The following is excerpted from Time in Time: Short Poems, Long Poems, and the Rhetoric of North American Avant-Gardism, 1963-2008 edited by J. Mark Smith.
Better Living through 'Pataphysics: The Biosemiotics of Kenneth Goldsmith by Adam Dickinson
In early March of 2008, two environmental activists, Rick Smith and Bruce Lourie, sequestered themselves in a Toronto apartment for four days in order to perform an unusual experiment. They deliberately exposed themselves through daily activities to a variety of common household substances, such as personal-care products, plastic food containers, and furniture treated with stain repellent. In addition to taking regular blood and urine samples, they passed the time watching cable news and playing “Guitar Hero.” The purpose of this unorthodox experiment, which the authors likened to a science fair project, was to measure levels of common pollutants in their bodies, pollutants that have received little study in the context of quotidian human use, despite, in some cases, being known carcinogens. Inspired by the “body burden” testing initiatives of the US-based Environmental Working Group in the late 1990s, Smith and Lourie’s experiments, outlined in Slow Death by Rubber Duck, focus on their own bodies as sites of environmental contamination. The goal of their science project is to change the way people think about pollution, emphasizing how “We have all become guinea pigs in a vast and uncontrolled experiment” where we marinate daily in a cocktail of chemicals through food we eat, surfaces we touch, and creams we absorb. By making their own bodies guinea pigs in this experiment, the authors redefine conventional notions of toxicity, making pollution a matter of not only acute, external, geographical concern, but also one of chronic, internal, biochemistry.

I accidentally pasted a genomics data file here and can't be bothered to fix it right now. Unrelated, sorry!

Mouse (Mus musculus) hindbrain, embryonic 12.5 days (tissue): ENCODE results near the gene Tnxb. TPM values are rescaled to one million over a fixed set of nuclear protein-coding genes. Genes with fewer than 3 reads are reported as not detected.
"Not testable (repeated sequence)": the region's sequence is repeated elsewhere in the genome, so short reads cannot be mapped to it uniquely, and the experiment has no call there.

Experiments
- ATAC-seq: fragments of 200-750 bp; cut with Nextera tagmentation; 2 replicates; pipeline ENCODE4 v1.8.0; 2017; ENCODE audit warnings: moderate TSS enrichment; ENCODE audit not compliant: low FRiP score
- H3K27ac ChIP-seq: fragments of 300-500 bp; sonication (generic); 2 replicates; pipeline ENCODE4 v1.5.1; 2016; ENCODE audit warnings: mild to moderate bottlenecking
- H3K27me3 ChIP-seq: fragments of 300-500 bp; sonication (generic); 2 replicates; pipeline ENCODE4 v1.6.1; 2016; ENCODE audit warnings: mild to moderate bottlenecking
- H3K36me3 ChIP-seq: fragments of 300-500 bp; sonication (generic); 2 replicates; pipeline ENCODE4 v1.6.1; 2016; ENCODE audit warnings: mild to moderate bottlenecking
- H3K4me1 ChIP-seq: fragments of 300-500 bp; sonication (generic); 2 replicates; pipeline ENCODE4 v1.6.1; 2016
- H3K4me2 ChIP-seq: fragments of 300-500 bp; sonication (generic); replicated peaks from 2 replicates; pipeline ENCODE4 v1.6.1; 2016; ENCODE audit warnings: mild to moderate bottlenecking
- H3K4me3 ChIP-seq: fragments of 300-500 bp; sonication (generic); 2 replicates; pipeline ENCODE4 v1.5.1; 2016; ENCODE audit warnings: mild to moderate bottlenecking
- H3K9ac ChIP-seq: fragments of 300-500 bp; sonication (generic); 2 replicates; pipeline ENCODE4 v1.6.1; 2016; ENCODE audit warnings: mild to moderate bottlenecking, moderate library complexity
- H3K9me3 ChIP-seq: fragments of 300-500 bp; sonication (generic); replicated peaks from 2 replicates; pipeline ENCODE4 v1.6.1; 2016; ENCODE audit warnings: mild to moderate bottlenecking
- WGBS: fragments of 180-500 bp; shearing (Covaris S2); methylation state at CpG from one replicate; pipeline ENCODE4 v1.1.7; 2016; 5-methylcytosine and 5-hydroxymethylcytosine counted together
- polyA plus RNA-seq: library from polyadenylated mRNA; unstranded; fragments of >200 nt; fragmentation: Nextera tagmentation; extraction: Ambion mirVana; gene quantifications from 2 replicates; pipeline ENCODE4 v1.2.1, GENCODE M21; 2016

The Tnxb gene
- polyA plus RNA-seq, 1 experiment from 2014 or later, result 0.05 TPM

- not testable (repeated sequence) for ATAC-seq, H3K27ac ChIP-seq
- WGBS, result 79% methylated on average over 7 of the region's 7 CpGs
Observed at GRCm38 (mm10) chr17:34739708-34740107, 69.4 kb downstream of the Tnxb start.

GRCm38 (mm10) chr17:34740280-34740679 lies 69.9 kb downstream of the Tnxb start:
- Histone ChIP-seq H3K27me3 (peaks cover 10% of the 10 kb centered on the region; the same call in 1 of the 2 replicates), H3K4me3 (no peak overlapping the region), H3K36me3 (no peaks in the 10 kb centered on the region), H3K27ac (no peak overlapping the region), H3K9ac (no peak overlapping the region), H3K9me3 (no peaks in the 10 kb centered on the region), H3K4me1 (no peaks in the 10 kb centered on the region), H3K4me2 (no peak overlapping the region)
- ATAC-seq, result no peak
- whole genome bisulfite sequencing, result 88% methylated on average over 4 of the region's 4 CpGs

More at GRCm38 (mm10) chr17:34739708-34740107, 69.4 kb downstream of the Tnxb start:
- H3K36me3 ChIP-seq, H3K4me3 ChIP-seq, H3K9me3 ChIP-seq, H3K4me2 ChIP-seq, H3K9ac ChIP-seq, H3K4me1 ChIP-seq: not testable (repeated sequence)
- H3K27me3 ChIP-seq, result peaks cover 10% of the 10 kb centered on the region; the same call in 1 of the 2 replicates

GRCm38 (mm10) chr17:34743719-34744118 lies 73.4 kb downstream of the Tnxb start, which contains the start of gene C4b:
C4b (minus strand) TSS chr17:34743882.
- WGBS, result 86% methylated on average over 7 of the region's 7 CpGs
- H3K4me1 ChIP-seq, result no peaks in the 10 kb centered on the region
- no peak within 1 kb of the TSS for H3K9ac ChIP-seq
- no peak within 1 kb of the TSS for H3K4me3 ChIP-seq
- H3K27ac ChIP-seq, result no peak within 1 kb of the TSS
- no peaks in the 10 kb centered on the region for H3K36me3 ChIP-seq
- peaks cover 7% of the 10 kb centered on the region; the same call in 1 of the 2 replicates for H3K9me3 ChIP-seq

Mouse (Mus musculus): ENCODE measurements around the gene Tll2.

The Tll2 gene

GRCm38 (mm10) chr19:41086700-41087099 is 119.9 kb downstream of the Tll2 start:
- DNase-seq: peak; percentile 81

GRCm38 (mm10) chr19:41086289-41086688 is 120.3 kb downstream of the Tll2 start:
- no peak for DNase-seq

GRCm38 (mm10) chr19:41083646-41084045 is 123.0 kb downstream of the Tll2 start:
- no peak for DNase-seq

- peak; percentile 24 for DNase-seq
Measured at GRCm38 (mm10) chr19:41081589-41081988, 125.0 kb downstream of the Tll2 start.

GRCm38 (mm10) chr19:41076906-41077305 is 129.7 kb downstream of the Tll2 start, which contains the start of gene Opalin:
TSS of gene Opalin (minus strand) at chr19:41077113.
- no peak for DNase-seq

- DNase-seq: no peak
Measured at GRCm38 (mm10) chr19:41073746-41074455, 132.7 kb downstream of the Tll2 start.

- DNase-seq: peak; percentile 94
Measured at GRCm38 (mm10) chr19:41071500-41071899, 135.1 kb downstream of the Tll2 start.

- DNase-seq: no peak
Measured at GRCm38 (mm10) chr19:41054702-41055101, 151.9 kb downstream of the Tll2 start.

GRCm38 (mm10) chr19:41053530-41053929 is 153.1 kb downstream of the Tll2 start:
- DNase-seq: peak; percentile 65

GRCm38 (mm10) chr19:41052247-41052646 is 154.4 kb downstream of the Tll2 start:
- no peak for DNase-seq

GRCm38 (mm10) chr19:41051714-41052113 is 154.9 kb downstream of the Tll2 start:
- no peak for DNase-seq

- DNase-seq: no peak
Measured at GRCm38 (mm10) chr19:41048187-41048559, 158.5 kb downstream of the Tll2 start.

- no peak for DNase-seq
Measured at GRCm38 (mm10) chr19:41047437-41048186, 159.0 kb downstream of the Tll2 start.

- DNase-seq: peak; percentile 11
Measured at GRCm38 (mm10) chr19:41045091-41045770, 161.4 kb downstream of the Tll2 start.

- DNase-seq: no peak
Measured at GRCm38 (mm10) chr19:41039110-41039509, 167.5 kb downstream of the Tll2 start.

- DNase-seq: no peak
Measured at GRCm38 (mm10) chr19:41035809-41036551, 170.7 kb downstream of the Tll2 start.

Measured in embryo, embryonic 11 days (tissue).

The unconventional and highly personal methodologies practiced by the authors represent a political intervention into the systematic science that governs environmental regulation and corporate interest. Where traditional science depends on anonymity, the whole point of “body burden” testing is to be public and personal. Moreover, there are significant gaps in existing scientific testing on these chemicals: “For some chemicals, like bisphenol A (BPA), there are virtually no human data available at all”. Consequently, these authors were inspired to create an alternative scientific practice, one which proposed an imaginative solution to a question no one had thought to ask: what happens if we try intentionally to raise and lower the levels of certain chemicals in our bodies?
Such questions evoke the pseudo-scientific methodologies of ‘pataphysics, where science and art intersect as research practices and mutually engaged discursivities.
The implications for environmentalism are obvious in the case of Smith and Lourie. What are we to make, however, of the implications for literary environmentalism – or, ecocriticism – of ‘pataphysical experiments that, while textual, bear some similarities to the experiments performed by these activists? Take Kenneth Goldsmith’s Soliloquy, for example. During a week in 2001, this American poet strapped a hidden microphone to his body and recorded his daily conversations. The resulting poem, published in 487 pages and seven “Acts” corresponding to the days of the week, presents only Goldsmith’s side of his conversations, splicing comments together in a catalogue of the various communicative environments he experienced that week. The constraint-based, ‘pataphysical poetics applied to the gathering of “data” in the poem suggest the methodological strategies of scientific experimentation, where variables are controlled in order to apprehend a particular environment in a particular way.